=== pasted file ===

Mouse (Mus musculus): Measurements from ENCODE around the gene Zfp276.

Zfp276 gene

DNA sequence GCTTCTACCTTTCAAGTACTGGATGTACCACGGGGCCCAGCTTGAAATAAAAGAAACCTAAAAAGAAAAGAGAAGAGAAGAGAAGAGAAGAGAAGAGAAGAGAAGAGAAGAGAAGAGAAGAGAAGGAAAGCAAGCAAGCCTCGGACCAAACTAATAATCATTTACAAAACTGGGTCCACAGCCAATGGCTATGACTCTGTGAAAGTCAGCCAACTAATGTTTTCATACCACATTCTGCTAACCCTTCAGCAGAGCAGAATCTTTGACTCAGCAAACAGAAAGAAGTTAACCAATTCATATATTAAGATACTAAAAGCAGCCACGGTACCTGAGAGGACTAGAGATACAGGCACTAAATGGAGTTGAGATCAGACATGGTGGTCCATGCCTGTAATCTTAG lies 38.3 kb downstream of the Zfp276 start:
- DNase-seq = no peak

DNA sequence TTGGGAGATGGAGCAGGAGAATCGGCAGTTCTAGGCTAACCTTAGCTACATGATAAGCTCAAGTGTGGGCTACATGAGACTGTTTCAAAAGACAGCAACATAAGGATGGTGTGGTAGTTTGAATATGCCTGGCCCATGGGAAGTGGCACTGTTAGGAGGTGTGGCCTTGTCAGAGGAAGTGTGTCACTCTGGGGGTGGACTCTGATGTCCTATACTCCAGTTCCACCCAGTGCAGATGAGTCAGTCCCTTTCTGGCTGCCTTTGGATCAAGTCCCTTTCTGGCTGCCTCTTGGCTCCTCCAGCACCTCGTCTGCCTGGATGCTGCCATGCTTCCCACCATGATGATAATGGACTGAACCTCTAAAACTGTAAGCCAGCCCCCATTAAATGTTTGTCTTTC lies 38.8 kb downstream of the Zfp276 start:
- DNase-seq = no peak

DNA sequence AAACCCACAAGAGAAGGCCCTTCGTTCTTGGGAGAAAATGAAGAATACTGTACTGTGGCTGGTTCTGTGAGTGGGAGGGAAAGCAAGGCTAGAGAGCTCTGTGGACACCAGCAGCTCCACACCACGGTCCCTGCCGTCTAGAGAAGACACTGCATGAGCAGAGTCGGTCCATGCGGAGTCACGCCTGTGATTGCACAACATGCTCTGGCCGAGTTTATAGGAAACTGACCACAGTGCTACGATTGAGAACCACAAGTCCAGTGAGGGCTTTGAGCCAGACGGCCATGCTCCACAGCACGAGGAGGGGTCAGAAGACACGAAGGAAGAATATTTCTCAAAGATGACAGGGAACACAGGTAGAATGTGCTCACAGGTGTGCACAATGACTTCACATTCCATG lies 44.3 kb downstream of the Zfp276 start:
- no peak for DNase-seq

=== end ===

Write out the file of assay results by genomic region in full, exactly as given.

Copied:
Mouse (Mus musculus): Measurements from ENCODE around the gene Zfp276.

Zfp276 gene

DNA sequence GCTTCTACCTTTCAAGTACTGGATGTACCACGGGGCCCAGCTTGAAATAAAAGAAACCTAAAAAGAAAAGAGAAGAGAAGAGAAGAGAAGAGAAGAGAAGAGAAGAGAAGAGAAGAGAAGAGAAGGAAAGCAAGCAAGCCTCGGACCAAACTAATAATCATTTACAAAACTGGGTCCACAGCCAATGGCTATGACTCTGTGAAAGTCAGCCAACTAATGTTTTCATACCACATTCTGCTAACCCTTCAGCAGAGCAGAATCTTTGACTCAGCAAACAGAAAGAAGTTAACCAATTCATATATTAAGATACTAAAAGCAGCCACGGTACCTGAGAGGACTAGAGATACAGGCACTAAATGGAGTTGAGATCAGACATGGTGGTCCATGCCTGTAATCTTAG lies 38.3 kb downstream of the Zfp276 start:
- DNase-seq = no peak

DNA sequence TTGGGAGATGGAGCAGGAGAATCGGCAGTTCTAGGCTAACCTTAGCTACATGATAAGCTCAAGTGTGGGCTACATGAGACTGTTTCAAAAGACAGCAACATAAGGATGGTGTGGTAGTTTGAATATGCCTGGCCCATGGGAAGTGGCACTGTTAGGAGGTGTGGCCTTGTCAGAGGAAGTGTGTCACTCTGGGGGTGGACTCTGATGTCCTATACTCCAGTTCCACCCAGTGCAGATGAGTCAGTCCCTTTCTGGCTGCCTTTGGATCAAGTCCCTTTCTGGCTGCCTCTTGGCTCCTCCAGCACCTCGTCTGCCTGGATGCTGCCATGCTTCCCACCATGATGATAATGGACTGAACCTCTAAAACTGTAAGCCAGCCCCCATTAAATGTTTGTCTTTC lies 38.8 kb downstream of the Zfp276 start:
- DNase-seq = no peak

DNA sequence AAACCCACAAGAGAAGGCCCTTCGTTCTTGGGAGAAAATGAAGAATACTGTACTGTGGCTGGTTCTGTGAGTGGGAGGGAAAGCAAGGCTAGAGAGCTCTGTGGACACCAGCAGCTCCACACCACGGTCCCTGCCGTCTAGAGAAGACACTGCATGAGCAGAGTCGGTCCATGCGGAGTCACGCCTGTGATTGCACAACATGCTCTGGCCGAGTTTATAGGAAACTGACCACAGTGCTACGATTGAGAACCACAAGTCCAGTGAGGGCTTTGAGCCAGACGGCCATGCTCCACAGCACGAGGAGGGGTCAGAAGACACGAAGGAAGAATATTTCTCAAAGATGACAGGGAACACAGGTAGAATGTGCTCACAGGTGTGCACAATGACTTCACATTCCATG lies 44.3 kb downstream of the Zfp276 start:
- no peak for DNase-seq